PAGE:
What To Read Now That You’ve Finished The Hunger Games Kate Spencer

You finished the entire Hunger Games trilogy in just 48 hours, existing only on Chinese take-out and your Peeta-loving tears. Congratulations! But now you’re stuck in a post-THG depression, craving more dark, dystopian young adult fiction. Maybe you’re even feeling a little embarrassed about this new desire. After all, you’re a high-functioning, stable and successful adult with great hair and a casual but cool wardrobe*. Is it normal to want to read about angst-y teens fighting oppressive future-governments while making out with each other? The answer is YES and I am here to drag you out of the darkness and into the arms of a whole new pile of thick books with giant fonts written for people half your age. Let’s read!

Divergent by Veronica Roth

The basic deets: In post-apocalyptic Chicago, society is divided into five factions based on very different and distinct virtues. 16-year-old Beatrice must decide to either stay with her family’s faction or follow her heart to another group and risk being shunned by her parents and peers.

Why you should read it: You’ll root hard for Beatrice, whose transformation from awkward to ass-kicker is nail-bitingly awesome. There is romance (which we are all suckers for, right?) but it’s still action packed and adrenaline filled.

What else:  Divergent, the first book in a yet unpublished trilogy, is the most Hunger Games-y of all the books listed here, so it’s a great “transition” read for those of you making the move into the YA world. The movie rights have been sold to Summit, the same peeps responsible for Twilight.(Kinda undecided on whether this a good or bad thing.) And if you want to really be inspired/depressed: Roth, 22, wrote the book during her senior year at Northwestern. But hey, I did laundry today so I’m equally as accomplished, right?

Delirium by Lauren Oliver

The basic deets: Lena lives within the confines of her society where, at eighteen, all teens are cured by the government of deliria (ie: love) and assigned a spouse and job. This all sounds good to Lena – whose own mother committed suicide after the cure failed her – until she falls in love three months before she’s scheduled to have the procedure.

Why you should read it: Do you want to have the chills, weep like a baby, feel like barfing and shudder from extreme joy all at once? Then this book is for you! The writing is impeccable and the emotional response you’ll feel as you root for Lena will destroy you from the inside out, leaving you whimpering in a bed of tear-soaked tissues. If you can’t tell, it’s my favorite on this list and is still haunting me months later. Sniff.

What else:  Fox 2000 has optioned the rights to the book, so if Hollywood likes it, it must be good! A sequel to Delirium is in the works, but while you wait for Oliver to crank that out you should check out her other best-selling YA novel, Before I Fall. It’s equally as enthralling as Delirium and focuses on a high school girl experiencing the last day of her life over and over again.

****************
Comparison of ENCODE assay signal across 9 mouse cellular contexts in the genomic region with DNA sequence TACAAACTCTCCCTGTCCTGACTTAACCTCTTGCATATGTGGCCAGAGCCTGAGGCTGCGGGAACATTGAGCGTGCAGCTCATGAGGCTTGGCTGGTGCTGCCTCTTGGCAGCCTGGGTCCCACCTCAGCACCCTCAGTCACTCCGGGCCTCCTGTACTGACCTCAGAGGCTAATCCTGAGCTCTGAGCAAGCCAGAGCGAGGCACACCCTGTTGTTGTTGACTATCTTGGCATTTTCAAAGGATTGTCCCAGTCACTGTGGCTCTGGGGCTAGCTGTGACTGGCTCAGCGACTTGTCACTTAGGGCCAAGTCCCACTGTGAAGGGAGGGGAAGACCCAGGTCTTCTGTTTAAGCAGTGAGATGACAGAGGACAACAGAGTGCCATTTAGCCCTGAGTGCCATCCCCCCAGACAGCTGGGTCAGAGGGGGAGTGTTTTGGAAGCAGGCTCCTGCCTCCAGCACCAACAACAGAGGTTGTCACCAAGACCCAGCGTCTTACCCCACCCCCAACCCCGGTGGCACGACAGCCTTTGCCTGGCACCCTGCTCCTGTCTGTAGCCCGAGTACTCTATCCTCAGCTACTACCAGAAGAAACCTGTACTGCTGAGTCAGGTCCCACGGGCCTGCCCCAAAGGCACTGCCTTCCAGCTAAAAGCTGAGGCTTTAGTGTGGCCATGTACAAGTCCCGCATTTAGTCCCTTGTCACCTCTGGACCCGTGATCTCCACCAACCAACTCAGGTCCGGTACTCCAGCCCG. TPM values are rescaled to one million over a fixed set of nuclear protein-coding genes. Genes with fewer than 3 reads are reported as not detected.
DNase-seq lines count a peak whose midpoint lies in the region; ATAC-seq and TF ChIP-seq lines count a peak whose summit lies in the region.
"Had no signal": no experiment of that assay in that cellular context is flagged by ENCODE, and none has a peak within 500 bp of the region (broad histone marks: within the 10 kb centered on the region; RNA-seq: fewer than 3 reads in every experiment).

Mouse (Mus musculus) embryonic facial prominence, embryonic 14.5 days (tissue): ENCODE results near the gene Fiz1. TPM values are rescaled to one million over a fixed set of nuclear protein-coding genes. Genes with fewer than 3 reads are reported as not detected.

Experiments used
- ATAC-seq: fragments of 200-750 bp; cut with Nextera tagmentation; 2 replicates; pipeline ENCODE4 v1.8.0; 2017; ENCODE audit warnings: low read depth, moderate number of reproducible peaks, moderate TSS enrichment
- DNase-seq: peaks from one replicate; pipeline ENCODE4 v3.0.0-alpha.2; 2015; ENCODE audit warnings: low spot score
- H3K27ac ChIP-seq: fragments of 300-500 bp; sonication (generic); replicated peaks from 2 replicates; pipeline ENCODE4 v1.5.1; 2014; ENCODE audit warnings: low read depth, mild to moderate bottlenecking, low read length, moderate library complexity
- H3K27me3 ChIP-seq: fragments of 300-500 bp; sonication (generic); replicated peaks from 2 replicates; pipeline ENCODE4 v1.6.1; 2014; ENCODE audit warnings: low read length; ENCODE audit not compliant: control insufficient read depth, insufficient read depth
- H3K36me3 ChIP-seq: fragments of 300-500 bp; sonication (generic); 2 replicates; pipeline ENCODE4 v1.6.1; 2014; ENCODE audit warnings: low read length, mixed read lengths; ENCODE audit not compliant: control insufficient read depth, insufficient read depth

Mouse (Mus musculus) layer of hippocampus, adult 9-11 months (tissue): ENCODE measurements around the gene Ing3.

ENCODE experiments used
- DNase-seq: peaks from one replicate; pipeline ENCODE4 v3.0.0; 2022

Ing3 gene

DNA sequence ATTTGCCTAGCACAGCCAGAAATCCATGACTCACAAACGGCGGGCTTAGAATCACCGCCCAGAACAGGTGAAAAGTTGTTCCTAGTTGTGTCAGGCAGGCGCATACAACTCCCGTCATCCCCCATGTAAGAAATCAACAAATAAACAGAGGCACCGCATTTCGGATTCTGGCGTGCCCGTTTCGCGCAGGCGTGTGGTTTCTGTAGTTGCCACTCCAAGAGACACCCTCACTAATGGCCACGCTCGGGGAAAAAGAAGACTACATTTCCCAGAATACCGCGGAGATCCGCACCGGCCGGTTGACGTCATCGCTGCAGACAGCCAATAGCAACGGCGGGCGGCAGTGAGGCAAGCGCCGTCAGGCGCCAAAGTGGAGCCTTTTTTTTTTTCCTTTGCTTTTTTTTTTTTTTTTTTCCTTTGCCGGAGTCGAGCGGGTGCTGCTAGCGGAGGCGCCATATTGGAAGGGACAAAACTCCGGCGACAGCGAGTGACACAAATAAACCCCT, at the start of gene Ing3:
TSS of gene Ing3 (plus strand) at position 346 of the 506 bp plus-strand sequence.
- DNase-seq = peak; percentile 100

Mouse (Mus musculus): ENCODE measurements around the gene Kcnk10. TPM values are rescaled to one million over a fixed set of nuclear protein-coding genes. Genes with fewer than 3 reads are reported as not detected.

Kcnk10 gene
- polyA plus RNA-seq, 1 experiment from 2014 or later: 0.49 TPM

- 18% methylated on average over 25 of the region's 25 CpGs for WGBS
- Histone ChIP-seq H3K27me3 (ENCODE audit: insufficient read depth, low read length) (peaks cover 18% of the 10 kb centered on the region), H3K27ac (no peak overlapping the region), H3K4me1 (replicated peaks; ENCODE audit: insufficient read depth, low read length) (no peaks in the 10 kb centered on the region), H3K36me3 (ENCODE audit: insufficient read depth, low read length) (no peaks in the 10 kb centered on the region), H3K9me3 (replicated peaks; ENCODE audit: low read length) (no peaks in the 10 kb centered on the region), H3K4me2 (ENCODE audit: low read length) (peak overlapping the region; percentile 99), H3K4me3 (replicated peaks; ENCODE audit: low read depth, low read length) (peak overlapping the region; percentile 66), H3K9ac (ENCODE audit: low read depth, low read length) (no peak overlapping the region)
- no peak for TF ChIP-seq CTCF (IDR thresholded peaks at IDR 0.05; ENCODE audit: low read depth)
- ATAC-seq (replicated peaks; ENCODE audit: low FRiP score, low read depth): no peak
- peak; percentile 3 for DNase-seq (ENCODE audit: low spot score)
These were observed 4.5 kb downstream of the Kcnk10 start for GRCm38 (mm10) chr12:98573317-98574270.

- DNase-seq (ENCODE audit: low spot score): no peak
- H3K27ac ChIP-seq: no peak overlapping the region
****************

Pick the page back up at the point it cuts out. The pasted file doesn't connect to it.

Matched by Ally Condie

The basic deets:  In Cassia’s world, society leaders decide what citizens do for work, what they eat and wear and whom they marry. Everything is going perfectly when Cassia is matched with her best friend, Xander (who is, duh, dreamy). But then a glitch in the system shows her with a different match, a mysterious boy named Ky (also dreamy!) and she must determine if she’ll let her government or her heart decide whom she loves.

Why you should read it: Matched is a solid future-world read, with a nice dose of romance to keep you swooning. Warning: there is a lot of unresolved sexual tension in this book and it takes characters forrrrrrever to even touch lips. You know, in case that matters to you. (It matters to me.)

What else: Matched is also the first book in a trilogy (with the second coming out this fall) and Disney has bought the film rights. See a trend?

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  1. I was going crazy for something to read after the Hunger Games, thanks for the suggestions!

  2. i cant wait to start reading the books you listed already bought the first two :) i am a 27yr old mom of two boys and i love reading! it helps me escape into a fantasy world and have dreams about it hehe! i have also read the vampire academy books which are amazing! and the house of night books are very good as well if you need some more to read :) thank you for your list!

  3. I have had the chance to read all of these they are great books I would like to also add pretties

  4. The Maze Runner trilogy is amazing too! I’m having to wait to get the final book and I am certain that it (along with being in nursing school) is slowly killing me but I can’t complain too much as I am a bit of a book fiend and have many many books (Goodwill is awesome people!) that I haven’t read yet so they will have to occupy my time for now.

  5. I listened to the first book of The Mortal Instruments series on CD and maybe the voice actress was just dull but it was extremely predictable and juvenile in the sense that the characters were static and fit the “fantasy novel” stereotype to a T. It might make a good movie however. Delirium appeals the most to me of this list.

    BUT if you REALLY want a good read to recover from the Hunger Games try The Underland Chronicles by Suzanne Collins (author of the Hunger Games). It’s amazing! Basic Deets: A boy and his baby sister fall out of his laundry chute into a secret underground world inhabited by humans, giant cockroaches, rats, and bats. A bit weird at first, I know, but just like HG I could not put it down. Think Alice in Wonderland meets Lord of the Rings meets A Wrinkle in Time. I finished over 300 pages in a record 5 hours and this series has 5 books!! (Headed to Barnes and Noble now ^_^). The only bad thing about these books is that, though they may cure you of your Hunger Games obsession, you’ll be entirely obsessed with these as well.